22.2.4 Thyroid Gland

The thyroid gland is composed of two lobes which are located on either side of the trachea. Both the lobes are interconnected with a thin flap of connective tissue called isthmus. The thyroid gland is composed of follicles and stromal tissues.

Each thyroid follicle is composed of follicular cells, enclosing a cavity. These follicular cells synthesise two hormones, tetraiodothyronine or thyroxine (T4) and triiodothyronine (T3). Iodine is essential for the normal rate of hormone synthesis in the thyroid.

Deficiency of iodine in our diet results in hypothyroidism and enlargement of the thyroid gland, commonly called goitre. Hypothyroidism during pregnancy causes defective development and maturation of the growing baby leading to stunted growth (cretinism), mental retardation, low intelligence quotient, abnormal skin, deaf-mutism, etc.

In adult women, hypothyroidism may cause menstrual cycle to become irregular. Due to cancer of the thyroid gland or due to development of nodules of the thyroid glands, the rate of synthesis and secretion of the thyroid hormones is increased to abnormal high levels leading to a condition called hyperthyroidism which adversely affects the body physiology.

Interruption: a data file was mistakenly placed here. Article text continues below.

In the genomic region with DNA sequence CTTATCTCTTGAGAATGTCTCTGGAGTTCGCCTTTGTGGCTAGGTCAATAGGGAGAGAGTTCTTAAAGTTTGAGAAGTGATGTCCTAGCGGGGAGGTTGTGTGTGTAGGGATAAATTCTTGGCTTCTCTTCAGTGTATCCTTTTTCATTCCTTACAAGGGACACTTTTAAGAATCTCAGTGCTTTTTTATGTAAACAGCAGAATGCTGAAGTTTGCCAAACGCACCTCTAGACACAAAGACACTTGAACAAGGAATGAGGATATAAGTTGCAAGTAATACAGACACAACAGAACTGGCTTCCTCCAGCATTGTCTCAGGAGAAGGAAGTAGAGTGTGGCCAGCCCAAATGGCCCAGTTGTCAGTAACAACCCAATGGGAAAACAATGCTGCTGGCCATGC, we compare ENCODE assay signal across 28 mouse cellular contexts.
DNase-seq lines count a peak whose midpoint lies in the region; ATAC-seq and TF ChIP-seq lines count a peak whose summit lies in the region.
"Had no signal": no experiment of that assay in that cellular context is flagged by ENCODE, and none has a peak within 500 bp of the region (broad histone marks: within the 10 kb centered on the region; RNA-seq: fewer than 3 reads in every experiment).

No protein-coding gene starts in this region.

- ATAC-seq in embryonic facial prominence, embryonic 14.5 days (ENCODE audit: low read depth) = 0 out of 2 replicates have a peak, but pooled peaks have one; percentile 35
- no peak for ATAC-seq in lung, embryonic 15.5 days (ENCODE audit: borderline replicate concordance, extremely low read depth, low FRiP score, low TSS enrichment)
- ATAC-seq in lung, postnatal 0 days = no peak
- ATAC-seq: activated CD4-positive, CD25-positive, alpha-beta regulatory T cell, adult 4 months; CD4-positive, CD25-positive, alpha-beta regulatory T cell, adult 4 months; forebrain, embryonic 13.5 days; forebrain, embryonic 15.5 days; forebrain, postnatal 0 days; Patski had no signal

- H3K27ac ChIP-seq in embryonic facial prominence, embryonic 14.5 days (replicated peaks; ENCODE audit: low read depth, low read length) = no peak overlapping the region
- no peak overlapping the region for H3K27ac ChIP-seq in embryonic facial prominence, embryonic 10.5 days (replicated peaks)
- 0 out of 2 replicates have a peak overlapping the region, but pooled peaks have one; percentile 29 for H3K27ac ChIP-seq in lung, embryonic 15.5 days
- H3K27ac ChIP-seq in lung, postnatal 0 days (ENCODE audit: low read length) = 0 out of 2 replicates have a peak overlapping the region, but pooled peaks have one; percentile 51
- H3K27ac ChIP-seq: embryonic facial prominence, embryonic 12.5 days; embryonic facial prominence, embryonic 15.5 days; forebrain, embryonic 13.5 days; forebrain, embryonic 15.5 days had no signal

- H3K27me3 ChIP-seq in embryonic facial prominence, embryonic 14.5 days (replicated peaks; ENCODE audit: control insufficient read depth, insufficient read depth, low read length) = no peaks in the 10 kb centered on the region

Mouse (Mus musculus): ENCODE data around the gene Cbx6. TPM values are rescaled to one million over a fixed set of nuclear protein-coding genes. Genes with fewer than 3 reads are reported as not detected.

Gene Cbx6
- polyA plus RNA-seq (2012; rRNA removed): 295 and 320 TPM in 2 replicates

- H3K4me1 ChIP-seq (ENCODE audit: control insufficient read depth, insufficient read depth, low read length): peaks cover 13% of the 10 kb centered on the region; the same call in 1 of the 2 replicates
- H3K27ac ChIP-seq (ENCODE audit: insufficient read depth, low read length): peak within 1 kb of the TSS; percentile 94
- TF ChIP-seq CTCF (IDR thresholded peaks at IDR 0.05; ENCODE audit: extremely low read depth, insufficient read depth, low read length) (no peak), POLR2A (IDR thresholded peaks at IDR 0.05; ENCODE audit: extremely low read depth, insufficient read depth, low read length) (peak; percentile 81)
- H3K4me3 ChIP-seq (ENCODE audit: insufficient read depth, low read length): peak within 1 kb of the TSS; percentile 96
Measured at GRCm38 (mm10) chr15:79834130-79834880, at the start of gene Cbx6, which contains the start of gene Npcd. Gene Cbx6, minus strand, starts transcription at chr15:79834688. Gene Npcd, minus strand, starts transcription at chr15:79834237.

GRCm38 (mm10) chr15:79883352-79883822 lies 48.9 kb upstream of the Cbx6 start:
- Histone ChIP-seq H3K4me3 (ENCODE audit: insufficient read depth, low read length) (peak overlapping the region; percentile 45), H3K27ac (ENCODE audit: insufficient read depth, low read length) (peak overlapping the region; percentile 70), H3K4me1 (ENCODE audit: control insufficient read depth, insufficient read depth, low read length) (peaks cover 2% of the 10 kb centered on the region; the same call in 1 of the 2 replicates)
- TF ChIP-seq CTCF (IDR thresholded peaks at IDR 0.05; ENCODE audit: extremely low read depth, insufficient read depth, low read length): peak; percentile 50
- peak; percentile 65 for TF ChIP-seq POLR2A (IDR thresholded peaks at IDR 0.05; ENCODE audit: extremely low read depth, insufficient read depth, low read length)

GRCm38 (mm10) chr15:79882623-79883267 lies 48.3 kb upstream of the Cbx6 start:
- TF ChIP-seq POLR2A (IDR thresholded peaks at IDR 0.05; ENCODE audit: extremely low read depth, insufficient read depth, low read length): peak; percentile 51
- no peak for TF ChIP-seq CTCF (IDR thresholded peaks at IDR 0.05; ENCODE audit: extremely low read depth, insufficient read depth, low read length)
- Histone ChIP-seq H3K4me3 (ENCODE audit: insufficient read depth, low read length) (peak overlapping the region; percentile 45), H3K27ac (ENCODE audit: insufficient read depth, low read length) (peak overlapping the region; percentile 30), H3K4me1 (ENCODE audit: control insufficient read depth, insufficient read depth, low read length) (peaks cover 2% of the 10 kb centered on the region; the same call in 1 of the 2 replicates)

Thyroid hormones play an important role in the regulation of the basal metabolic rate. These hormones also support the process of red blood cell formation.

Thyroid hormones control the metabolism of carbohydrates, proteins and fats. Maintenance of water and electrolyte balance is also influenced by thyroid hormones. Thyroid gland also secretes a protein hormone called thyrocalcitonin (TCT) which regulates the blood calcium levels.

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